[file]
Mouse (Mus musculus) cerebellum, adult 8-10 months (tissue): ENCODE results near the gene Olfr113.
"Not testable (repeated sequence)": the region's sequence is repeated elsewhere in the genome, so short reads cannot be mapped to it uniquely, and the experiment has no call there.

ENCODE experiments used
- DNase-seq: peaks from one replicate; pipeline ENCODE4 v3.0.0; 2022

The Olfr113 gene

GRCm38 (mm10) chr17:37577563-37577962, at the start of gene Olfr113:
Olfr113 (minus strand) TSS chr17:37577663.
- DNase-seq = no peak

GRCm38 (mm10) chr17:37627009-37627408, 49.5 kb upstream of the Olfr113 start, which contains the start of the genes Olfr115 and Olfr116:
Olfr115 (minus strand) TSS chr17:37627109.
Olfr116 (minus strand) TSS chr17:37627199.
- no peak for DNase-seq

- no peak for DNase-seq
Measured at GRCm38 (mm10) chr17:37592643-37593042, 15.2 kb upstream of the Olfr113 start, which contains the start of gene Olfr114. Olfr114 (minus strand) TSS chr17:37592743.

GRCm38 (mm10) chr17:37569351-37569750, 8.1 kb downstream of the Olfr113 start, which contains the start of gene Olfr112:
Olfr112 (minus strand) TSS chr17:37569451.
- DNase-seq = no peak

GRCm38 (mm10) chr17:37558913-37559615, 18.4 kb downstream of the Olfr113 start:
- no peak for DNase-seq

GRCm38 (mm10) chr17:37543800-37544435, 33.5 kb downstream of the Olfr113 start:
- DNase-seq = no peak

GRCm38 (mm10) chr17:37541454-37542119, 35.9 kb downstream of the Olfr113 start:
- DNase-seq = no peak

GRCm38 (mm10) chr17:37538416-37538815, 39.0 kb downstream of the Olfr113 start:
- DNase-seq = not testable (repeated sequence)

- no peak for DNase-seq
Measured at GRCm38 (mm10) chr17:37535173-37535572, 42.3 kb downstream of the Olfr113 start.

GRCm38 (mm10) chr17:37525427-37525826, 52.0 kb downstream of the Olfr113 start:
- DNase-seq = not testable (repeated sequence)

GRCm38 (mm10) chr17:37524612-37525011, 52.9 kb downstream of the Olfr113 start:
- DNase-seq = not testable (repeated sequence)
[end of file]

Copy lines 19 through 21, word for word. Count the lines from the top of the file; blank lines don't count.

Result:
- no peak for DNase-seq

GRCm38 (mm10) chr17:37543800-37544435, 33.5 kb downstream of the Olfr113 start:
- DNase-seq = no peak